On appeal from Superior Court of New Jersey, Law Division, Atlantic County, Docket No. L-1898-04.
The opinion of the court was delivered by: Skillman, P.J.A.D.
NOT FOR PUBLICATION WITHOUT THE APPROVAL OF THE COMMITTEE ON OPINIONS
Before Judges Skillman, Grall and Chambers.
This appeal involves the validity of a municipal ordinance which establishes a needle exchange program that authorizes municipal health officials to distribute sterile hypodermic syringes to drug addicts for their use in injecting drugs. We conclude that this ordinance conflicts with the provisions of the Code of Criminal Justice that prohibit persons from using or assisting others in using controlled dangerous substances. Therefore, we affirm the judgment of the trial court declaring the ordinance to be invalid.
On June 16, 2004, the City Council of Atlantic City passed an ordinance entitled "Ordinance Establishing a Sterile Syringe Access Program in the City of Atlantic City." This ordinance declares that "the City of Atlantic City is facing a public health crisis due to the spread of injection-related HIV and hepatitis C in its communities;" that "60% of HIV infections in the City of Atlantic City are related to injection drug use;" and that "six reputable government studies and numerous clinical studies have proven sterile syringe access programs to be effective in reducing the spread of HIV, hepatitis C, and other blood-borne diseases, without increasing drug abuse, or other social harms." The ordinance also asserts that such a municipal needle exchange program would not violate the Code of Criminal Justice. Based on these and other findings, the City Council delegated authority to the Director of the Atlantic City Department of Health and Human Services "to establish a Harm Reduction Program with Sterile Syringe Access as part of the Department's HIV prevention program, and create guidelines and procedures for such a program." The Mayor of Atlantic City approved the ordinance on June 21, 2004.*fn1
Shortly after the ordinance's adoption, the Atlantic County Prosecutor brought this action in lieu of prerogative writs challenging its validity. The trial court signed an order to show cause that temporarily restrained the ordinance's implementation. After briefing and oral argument, the trial court concluded in a written decision that the ordinance conflicts with and therefore is preempted by the provisions of the Code of Criminal Justice that prohibit the possession and distribution of drug paraphernalia. Accordingly, the court entered final judgment declaring the ordinance invalid and permanently enjoining its implementation. Atlantic City appeals from the judgment.
In 1987, the Legislature amended the Code of Criminal Justice by enactment of the Comprehensive Drug Reform Act of 1987. L. 1987, c. 106. This amendment included two new chapters of the Code: chapter 35 dealing with the possession, use, manufacture and distribution of controlled dangerous substances, L. 1987, c. 106, § 1, and chapter 36 dealing with the possession, use, advertising and distribution of drug paraphernalia, L. 1987, c. 106, § 2. Chapter 36 was formerly contained in N.J.S.A. 24:21-46 to -53, enacted in 1980, L. 1980, c. 133, which was closely patterned after the Model Drug Paraphernalia Act drafted by the Drug Enforcement Agency of the United States Department of Justice. Model Drug Paraphernalia Act (1979). Our Supreme Court upheld the constitutionality of the former drug paraphernalia law in Town Tobacconist v. Kimmelman, 94 N.J. 85 (1983).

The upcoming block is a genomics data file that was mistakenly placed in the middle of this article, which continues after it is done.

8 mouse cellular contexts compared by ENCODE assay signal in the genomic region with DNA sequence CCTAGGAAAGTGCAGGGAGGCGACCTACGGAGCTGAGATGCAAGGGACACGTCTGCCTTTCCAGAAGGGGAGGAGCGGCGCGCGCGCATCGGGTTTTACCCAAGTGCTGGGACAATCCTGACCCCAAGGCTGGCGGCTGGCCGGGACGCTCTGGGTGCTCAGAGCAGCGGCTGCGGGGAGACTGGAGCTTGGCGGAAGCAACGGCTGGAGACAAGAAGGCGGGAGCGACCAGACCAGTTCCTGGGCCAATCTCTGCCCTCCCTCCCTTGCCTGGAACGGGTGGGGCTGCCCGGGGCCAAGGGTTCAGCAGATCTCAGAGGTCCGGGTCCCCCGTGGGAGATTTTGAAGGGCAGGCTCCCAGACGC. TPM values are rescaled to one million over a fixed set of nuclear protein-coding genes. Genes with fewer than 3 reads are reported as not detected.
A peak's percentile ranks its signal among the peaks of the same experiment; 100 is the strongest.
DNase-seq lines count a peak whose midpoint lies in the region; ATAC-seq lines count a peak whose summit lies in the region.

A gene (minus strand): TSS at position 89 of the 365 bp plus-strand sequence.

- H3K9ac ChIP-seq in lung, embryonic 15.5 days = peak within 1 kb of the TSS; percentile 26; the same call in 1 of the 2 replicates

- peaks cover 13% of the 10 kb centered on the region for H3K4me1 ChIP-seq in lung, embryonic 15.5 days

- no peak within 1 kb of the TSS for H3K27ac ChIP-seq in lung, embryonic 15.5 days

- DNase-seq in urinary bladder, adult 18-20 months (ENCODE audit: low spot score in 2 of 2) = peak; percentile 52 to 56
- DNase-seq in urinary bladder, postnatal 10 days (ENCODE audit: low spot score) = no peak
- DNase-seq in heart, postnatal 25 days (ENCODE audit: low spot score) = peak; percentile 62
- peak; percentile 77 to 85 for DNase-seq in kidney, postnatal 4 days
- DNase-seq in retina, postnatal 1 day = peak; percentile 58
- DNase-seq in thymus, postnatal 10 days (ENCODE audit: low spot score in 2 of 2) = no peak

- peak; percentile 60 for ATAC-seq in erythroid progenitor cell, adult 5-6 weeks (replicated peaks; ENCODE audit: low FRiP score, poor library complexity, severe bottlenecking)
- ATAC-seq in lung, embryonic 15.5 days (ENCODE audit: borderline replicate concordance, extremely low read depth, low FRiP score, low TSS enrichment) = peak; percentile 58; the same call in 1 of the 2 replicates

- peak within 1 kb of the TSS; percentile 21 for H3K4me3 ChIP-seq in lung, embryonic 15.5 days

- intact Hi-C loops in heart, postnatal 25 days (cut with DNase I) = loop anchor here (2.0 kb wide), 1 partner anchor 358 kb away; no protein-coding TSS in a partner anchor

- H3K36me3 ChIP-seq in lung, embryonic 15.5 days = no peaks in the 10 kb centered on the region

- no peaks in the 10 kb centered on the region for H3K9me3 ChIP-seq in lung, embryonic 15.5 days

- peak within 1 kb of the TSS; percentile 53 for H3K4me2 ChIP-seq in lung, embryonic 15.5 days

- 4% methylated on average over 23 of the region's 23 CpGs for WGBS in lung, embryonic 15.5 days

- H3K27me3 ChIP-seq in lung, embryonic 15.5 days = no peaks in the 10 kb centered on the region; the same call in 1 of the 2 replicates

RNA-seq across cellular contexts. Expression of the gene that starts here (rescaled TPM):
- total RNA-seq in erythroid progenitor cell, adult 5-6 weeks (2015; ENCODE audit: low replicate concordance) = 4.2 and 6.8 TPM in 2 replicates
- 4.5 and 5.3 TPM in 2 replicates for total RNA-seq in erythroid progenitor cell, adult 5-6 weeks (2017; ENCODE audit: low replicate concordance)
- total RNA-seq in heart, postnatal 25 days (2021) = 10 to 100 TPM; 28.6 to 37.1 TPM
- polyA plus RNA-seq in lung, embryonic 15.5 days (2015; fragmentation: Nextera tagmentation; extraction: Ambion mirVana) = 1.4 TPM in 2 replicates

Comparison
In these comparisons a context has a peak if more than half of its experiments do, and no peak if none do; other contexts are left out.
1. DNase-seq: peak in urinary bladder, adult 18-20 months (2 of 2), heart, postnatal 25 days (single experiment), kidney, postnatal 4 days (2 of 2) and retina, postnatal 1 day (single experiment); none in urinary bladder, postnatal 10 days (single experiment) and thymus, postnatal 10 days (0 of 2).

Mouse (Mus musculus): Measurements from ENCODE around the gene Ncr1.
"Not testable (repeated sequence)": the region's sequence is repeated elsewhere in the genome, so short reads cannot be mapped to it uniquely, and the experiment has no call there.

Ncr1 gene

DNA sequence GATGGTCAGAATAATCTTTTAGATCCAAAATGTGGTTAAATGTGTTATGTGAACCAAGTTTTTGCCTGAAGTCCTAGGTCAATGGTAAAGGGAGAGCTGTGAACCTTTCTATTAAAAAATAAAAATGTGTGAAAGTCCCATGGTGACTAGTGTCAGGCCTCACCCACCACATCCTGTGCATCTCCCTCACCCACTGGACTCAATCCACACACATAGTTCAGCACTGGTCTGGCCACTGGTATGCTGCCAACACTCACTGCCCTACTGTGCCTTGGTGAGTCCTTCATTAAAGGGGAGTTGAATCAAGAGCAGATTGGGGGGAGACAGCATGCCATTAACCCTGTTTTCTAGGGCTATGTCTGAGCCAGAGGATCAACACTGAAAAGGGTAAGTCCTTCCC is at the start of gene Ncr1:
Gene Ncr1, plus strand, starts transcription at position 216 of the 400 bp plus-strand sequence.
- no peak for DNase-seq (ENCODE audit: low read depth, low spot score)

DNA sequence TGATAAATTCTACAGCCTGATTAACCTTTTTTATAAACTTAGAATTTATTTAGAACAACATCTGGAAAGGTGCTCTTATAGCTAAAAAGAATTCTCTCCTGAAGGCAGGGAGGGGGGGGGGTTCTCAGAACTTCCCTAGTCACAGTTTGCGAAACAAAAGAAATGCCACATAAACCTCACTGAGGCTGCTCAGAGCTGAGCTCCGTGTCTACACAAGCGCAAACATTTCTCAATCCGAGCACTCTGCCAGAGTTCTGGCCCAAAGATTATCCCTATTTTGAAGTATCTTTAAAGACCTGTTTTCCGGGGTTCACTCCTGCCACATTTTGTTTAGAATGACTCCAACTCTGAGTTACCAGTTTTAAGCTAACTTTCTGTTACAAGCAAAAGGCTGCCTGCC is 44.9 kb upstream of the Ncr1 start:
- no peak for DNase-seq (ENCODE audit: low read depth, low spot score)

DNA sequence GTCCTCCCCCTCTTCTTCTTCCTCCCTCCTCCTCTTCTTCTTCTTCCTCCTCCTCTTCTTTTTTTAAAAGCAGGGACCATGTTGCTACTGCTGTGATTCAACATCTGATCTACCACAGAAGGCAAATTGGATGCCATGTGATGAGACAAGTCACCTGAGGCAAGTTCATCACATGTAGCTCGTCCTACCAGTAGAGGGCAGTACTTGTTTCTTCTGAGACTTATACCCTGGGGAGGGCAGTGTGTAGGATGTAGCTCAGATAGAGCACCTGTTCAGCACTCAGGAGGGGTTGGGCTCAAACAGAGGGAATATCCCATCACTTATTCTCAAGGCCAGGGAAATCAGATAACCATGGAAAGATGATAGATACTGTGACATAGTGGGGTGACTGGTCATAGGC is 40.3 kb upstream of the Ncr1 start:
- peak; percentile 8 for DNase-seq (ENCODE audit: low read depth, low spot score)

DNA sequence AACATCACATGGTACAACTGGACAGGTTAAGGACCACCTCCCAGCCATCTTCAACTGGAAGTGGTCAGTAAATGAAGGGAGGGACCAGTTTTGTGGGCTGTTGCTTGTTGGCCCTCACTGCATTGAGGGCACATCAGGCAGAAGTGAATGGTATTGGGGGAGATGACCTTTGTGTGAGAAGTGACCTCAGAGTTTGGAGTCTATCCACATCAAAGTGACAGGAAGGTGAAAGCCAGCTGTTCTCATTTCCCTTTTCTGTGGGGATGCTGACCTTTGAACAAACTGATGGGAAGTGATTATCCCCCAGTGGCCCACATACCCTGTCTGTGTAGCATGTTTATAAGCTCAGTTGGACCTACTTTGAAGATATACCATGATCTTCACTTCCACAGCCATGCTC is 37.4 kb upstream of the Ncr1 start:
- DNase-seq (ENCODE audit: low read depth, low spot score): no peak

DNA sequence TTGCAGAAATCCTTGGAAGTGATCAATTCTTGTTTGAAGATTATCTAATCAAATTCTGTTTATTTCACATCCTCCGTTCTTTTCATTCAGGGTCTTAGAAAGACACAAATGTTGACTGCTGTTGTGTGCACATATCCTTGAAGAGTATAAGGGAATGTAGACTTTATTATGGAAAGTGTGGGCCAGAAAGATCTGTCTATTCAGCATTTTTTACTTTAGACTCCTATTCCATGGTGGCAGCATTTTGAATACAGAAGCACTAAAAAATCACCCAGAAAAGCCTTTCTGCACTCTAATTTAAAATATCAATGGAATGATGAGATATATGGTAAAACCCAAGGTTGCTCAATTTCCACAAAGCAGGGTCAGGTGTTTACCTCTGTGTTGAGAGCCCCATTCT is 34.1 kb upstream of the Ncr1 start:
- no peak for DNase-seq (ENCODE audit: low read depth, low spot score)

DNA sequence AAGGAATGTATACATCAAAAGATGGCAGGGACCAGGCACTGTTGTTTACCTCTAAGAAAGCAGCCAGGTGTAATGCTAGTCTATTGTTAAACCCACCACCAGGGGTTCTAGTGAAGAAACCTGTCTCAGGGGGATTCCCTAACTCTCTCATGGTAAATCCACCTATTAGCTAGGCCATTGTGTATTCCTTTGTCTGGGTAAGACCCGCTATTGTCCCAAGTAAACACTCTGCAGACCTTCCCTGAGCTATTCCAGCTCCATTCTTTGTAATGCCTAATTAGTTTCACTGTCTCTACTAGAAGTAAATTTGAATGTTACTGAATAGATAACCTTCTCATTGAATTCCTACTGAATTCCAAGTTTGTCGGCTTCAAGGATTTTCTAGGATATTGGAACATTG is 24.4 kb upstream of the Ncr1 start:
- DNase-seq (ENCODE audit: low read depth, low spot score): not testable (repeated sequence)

Although the New Jersey drug paraphernalia law generally tracks the provisions of the Model Act, it departs from that law by inclusion of a separate section prohibiting the possession or distribution of a "hypodermic syringe," "hypodermic needle" or other similar instrument. N.J.S.A. 2C:36-6.*fn2 This section was amended in 1999 to add an exemption for physicians and other persons and entities that use hypodermic needles and syringes for legitimate purposes. L. 1999, c. 90, § 2; N.J.S.A. 2C:36-6(c).*fn3
Atlantic City's argument that the ordinance establishing a needle exchange program does not violate the Code of Criminal Justice rests entirely on N.J.S.A. 2C:36-6. Therefore, we quote the pertinent parts of this section:
a. Except as authorized by subsection
b., c. or other law, it shall be unlawful for a person to have under his control or possess with intent to use a hypodermic syringe, hypodermic needle or any other instrument adapted for the use of a controlled dangerous substance or a controlled substance analog as defined in chapter 35 of Title 2C of the New Jersey Statutes or to sell, furnish or give to any person such syringe, needle or instrument.
b. A person is authorized to possess and use a hypodermic needle or hypodermic syringe if the person obtains the hypodermic syringe or hypodermic needle by a valid prescription issued by a licensed physician, dentist or ...